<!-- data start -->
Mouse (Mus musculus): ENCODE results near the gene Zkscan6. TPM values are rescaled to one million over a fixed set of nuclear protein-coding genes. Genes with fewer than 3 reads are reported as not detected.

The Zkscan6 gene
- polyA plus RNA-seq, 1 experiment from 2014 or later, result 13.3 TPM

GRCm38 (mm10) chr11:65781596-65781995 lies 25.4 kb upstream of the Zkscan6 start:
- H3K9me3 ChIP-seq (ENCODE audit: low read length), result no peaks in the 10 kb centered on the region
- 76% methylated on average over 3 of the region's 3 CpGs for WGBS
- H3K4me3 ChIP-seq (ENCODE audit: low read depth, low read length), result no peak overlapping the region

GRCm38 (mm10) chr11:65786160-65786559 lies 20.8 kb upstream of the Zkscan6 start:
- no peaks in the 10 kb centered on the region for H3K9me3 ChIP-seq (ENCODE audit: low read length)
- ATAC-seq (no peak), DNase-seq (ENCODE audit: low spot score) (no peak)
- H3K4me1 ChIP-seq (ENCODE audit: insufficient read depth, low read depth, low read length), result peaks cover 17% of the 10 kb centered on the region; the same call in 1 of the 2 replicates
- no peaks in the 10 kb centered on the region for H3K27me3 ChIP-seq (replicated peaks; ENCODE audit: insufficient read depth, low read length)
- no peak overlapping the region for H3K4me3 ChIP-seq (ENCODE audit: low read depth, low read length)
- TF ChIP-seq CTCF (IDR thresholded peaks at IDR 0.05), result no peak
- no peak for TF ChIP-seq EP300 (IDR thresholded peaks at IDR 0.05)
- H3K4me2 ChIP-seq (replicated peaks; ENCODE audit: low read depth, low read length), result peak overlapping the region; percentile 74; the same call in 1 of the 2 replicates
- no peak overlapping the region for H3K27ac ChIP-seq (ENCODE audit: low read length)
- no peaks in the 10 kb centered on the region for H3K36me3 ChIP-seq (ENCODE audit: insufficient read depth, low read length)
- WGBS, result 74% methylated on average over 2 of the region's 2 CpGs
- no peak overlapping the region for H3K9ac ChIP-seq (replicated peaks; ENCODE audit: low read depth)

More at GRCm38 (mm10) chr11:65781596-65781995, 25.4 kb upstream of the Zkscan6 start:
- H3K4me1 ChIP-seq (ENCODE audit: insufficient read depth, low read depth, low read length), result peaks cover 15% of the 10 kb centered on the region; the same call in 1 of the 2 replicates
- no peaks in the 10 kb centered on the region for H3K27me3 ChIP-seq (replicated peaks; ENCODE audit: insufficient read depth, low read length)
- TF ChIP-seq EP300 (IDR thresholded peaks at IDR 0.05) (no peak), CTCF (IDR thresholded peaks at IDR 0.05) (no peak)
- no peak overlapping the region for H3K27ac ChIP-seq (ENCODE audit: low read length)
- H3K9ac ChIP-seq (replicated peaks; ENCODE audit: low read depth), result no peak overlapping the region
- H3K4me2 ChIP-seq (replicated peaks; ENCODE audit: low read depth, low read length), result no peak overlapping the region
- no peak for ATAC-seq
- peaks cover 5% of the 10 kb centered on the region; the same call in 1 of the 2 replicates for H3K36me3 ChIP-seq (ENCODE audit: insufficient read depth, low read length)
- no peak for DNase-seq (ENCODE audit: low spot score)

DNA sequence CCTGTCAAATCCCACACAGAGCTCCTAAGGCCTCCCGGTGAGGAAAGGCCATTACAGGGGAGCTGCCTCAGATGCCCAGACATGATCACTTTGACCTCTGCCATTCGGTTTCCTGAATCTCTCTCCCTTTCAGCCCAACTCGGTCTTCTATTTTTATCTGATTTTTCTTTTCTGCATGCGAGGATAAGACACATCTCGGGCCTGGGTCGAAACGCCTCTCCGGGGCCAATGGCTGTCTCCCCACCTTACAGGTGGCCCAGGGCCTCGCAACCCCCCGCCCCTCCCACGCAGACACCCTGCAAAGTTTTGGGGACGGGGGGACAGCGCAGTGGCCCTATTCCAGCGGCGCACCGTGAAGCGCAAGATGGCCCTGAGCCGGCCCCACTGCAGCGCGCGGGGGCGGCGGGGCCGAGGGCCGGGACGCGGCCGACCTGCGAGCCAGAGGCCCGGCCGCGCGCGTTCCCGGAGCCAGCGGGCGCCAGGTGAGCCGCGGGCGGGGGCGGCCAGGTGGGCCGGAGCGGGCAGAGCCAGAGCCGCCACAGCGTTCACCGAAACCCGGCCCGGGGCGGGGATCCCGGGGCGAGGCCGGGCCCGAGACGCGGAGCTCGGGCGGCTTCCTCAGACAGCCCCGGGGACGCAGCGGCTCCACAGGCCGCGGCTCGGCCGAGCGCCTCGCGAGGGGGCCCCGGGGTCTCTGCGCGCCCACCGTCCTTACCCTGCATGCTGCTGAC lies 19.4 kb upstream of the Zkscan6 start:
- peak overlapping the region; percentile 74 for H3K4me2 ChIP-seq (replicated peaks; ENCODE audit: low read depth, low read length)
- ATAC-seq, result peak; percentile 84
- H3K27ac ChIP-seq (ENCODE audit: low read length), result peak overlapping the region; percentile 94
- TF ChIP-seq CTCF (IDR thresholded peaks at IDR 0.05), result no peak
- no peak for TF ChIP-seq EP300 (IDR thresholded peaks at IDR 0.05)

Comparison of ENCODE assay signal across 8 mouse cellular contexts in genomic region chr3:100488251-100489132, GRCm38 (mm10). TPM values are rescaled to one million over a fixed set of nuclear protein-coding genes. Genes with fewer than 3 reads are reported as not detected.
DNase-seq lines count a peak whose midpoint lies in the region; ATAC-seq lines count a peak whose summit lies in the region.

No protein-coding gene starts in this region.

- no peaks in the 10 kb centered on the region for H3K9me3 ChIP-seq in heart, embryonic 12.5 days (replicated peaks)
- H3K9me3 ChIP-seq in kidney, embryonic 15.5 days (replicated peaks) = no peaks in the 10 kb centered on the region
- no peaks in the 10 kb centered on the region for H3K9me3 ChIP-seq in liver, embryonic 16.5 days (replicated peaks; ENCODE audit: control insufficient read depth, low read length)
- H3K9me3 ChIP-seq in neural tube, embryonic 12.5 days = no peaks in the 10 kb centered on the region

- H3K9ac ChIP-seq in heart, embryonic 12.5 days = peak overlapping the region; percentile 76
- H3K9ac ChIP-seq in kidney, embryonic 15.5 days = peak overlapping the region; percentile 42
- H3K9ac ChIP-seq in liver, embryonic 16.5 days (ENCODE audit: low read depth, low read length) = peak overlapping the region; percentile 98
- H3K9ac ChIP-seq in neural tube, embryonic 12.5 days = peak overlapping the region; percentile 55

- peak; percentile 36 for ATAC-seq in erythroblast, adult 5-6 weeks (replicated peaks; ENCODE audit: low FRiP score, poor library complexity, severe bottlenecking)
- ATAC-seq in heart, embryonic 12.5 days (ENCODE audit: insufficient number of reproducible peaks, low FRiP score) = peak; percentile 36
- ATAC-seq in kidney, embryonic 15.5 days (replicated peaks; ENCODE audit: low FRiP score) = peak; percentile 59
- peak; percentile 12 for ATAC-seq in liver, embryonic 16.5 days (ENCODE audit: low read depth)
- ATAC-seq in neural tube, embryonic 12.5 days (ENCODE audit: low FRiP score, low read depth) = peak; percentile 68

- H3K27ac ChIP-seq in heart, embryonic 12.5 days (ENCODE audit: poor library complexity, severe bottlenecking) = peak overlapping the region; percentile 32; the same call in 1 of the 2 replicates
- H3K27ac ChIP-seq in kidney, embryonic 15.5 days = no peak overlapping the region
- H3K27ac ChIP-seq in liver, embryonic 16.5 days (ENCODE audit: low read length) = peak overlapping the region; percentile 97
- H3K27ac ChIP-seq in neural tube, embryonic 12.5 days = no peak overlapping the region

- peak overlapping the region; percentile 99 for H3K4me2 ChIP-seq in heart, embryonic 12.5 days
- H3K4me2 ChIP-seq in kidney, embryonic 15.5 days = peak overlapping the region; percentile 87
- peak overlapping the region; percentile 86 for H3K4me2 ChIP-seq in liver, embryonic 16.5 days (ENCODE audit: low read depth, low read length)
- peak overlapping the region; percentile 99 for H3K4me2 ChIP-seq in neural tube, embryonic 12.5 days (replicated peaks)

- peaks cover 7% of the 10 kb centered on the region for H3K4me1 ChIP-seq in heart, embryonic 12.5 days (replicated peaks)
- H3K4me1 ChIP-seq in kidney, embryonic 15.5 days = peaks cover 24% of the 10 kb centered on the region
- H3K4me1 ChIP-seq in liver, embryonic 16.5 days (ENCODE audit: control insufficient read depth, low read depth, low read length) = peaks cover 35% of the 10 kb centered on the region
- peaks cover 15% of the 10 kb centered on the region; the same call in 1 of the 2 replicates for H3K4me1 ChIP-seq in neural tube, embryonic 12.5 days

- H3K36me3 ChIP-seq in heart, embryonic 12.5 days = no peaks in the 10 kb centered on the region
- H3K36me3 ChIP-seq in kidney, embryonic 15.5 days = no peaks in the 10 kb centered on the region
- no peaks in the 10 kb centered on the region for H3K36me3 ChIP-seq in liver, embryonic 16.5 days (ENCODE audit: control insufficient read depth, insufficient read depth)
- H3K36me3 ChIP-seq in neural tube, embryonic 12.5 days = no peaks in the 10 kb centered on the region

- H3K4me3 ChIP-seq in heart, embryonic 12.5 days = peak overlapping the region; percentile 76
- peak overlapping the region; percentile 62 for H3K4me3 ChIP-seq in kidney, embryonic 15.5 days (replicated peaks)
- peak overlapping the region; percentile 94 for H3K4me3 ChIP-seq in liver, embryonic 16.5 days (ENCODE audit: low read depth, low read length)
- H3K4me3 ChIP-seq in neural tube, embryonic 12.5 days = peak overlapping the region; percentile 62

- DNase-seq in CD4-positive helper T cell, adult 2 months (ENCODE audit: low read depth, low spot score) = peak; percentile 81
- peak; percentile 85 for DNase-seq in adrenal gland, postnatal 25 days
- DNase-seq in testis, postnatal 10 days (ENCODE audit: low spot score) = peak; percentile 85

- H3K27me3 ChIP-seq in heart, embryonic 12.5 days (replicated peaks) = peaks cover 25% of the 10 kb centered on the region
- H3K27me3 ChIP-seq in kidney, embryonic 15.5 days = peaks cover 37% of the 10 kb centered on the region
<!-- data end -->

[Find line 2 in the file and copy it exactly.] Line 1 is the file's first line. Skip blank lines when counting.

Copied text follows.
The Zkscan6 gene